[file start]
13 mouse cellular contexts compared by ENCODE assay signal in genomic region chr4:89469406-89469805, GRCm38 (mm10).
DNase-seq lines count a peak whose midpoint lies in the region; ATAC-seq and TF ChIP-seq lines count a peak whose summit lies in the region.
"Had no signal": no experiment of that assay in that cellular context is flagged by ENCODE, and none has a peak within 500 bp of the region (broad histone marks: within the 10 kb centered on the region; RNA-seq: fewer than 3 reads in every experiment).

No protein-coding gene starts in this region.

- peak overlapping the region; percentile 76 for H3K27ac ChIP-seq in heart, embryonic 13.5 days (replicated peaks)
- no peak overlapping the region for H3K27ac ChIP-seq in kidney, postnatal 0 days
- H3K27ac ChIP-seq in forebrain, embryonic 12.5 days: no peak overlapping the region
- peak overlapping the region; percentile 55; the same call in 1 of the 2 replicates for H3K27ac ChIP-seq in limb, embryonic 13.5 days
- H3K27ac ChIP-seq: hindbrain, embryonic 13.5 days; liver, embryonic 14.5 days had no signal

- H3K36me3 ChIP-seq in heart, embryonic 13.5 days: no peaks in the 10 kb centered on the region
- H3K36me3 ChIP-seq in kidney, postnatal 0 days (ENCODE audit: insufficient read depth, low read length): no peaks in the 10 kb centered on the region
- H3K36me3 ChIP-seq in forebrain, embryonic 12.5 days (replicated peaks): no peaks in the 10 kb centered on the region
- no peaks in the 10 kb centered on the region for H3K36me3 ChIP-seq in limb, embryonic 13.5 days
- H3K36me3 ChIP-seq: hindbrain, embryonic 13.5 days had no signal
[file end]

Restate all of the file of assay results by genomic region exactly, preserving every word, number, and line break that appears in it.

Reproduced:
13 mouse cellular contexts compared by ENCODE assay signal in genomic region chr4:89469406-89469805, GRCm38 (mm10).
DNase-seq lines count a peak whose midpoint lies in the region; ATAC-seq and TF ChIP-seq lines count a peak whose summit lies in the region.
"Had no signal": no experiment of that assay in that cellular context is flagged by ENCODE, and none has a peak within 500 bp of the region (broad histone marks: within the 10 kb centered on the region; RNA-seq: fewer than 3 reads in every experiment).

No protein-coding gene starts in this region.

- peak overlapping the region; percentile 76 for H3K27ac ChIP-seq in heart, embryonic 13.5 days (replicated peaks)
- no peak overlapping the region for H3K27ac ChIP-seq in kidney, postnatal 0 days
- H3K27ac ChIP-seq in forebrain, embryonic 12.5 days: no peak overlapping the region
- peak overlapping the region; percentile 55; the same call in 1 of the 2 replicates for H3K27ac ChIP-seq in limb, embryonic 13.5 days
- H3K27ac ChIP-seq: hindbrain, embryonic 13.5 days; liver, embryonic 14.5 days had no signal

- H3K36me3 ChIP-seq in heart, embryonic 13.5 days: no peaks in the 10 kb centered on the region
- H3K36me3 ChIP-seq in kidney, postnatal 0 days (ENCODE audit: insufficient read depth, low read length): no peaks in the 10 kb centered on the region
- H3K36me3 ChIP-seq in forebrain, embryonic 12.5 days (replicated peaks): no peaks in the 10 kb centered on the region
- no peaks in the 10 kb centered on the region for H3K36me3 ChIP-seq in limb, embryonic 13.5 days
- H3K36me3 ChIP-seq: hindbrain, embryonic 13.5 days had no signal